Then there are head dancers, who lead tribal and intertribal dances. There are also teams in charge of advertising and outreach to bring in singers, drum groups, vendors and food. And to top it all off, Pow Wow planners have to coordinate with athletics and facilities and get the word out to the local community.
“It’s a lot,” Moraza-Keeswood says. “It’s a months-long process. And it’s a lot of relationship building that’s really essential in pulling off a Pow Wow.” Despite the massive task at hand, Moraza-Keeswood says McDaniel and Britton have filled their roles with determination and grace.
“When I started organizing Pow Wows, it was a very chaotic process. We had an idea of what we were doing, but we were not necessarily as organized as they were,” Moraza-Keeswood says. “I’ll give them their flowers because it’s well deserved.”
A driven duo
Caption goes here. (Photo by Eloise Apple)
Britton and McDaniel juggle Pow Wow planning meetings with pre-planning meetings, general NAISA meetings and NAISA council meetings each week, in addition to a full course load and numerous other extracurricular activities.
Outside of the Pow Wow, McDaniel is a research assistant at a campus lab where she helps children who have bilateral sensorineural hearing loss with their language development. Britton works at the Learning Bridge Early Education Center and helps lead Alternative Spring Break, a program for Northwestern students centered around social justice in Chicago. The two make a powerful team.
In preparation for this spring’s Pow Wow, McDaniel and Britton hit the ground running. They began planning in October, three months earlier than NAISA started last year, and they’re expecting to raise $36,300, tripling last year’s $12,000.
While McDaniel leads the creative side — sketching designs and planning visuals — she says Britton has impressive administrative skills and efficiently manages student finance and email outreach. The two met last year in NAISA but say they’ve grown much closer through their collaboration.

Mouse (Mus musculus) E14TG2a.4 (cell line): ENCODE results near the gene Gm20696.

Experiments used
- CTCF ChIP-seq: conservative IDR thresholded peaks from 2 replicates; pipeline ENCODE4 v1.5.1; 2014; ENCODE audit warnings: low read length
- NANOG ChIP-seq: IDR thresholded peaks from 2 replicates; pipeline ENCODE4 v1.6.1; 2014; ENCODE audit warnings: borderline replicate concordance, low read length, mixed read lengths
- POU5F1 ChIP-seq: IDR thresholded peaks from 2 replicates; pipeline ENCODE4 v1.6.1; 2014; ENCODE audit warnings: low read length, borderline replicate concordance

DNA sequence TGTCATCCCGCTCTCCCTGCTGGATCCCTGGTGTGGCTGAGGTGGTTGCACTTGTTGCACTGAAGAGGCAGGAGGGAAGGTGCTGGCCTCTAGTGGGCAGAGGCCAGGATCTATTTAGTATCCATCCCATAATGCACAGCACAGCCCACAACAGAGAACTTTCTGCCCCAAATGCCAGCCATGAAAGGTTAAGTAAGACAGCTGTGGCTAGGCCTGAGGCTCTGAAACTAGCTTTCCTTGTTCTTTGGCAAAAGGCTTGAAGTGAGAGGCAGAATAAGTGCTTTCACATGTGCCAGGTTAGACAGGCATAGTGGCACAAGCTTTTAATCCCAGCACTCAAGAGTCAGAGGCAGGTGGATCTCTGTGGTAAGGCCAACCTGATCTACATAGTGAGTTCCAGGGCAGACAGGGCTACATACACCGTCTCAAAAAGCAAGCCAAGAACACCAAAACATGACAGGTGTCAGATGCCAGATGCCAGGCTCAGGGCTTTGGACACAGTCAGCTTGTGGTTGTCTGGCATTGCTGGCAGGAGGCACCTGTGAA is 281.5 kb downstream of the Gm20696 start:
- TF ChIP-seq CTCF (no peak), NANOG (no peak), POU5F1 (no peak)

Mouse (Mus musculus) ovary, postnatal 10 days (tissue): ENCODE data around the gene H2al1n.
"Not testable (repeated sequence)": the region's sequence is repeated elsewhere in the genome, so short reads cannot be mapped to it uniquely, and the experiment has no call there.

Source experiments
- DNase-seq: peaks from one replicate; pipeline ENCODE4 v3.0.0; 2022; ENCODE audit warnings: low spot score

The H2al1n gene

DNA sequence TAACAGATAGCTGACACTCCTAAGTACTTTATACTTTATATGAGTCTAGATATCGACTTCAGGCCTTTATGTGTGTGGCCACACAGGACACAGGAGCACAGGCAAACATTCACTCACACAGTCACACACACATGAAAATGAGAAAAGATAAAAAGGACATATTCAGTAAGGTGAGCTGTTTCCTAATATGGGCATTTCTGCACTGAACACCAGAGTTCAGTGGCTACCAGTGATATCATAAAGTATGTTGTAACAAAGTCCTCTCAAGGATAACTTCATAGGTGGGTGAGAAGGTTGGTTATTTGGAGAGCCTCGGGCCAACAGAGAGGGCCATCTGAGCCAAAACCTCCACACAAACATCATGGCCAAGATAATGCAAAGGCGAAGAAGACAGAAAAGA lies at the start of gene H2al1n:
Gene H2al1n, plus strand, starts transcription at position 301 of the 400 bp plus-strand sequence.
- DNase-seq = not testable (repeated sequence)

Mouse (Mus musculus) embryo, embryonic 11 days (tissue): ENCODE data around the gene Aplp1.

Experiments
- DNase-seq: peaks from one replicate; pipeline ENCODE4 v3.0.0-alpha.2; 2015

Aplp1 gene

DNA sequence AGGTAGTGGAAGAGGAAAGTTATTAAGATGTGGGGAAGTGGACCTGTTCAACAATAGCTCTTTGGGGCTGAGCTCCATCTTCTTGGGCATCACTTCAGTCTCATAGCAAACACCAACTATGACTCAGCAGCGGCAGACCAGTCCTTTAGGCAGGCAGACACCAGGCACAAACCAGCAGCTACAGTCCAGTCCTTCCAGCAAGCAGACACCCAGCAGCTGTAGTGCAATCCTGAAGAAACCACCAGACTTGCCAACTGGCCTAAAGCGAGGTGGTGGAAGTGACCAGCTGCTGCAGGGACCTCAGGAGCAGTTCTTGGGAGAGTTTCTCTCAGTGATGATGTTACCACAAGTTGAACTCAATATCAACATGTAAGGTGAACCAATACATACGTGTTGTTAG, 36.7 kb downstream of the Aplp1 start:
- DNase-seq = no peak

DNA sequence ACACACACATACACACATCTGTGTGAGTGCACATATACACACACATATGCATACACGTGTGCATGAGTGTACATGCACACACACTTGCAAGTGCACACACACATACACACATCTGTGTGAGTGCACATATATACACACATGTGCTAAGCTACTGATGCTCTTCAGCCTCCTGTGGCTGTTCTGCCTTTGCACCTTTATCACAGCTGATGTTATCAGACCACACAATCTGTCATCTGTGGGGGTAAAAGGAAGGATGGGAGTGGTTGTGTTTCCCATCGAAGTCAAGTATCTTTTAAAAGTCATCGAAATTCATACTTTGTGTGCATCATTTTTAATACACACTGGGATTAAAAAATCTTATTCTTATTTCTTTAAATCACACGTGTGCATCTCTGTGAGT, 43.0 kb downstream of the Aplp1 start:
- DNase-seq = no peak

“We were the perfect people to be picked to work together,” McDaniel says. “I love everybody in NAISA, but if I think about me working on the Pow Wow being paired with anyone else as a co-chair, it probably wouldn’t have worked [as well].”
McDaniel and Britton say they’re a strong partnership because they’re both driven, hard working and know when to lean on each other for help. They also live near each other and love grabbing meals together and venting when they need to.
“We know each other pretty well and we know each other’s limitations. If we’re stressed, we can rant to each other. We’re just really close,” Britton says.
“And complainers,” McDaniel adds jokingly.
The two want to make the next Pow Wow bigger. They want to bring in famous dance groups, more food, vendors, merch and housing accommodations for everyone involved. They hope to get professional signage they can use every year, instead of the handmade marker-written signs they used last year.
McDaniel also says she hopes to step up the Pow Wow’s marketing efforts. Last year, they had advertisements on TVs across campus, posters, banners at the Multicultural Center and the Center for Native American and Indigenous Research, along with social media posts and Chicago Public Schools newsletter blurbs. Their efforts this year will include sending out big email chains to reach the older Native community, and they hope to bring little “save-the-date” papers to other Native conferences they attend this year.
McDaniel says the two have been convening weekly for nearly a year to make things happen. At each meeting, she and Britton keep track of outreach to dancers, drummers and head staff, as well as grant deadlines and fundraising efforts.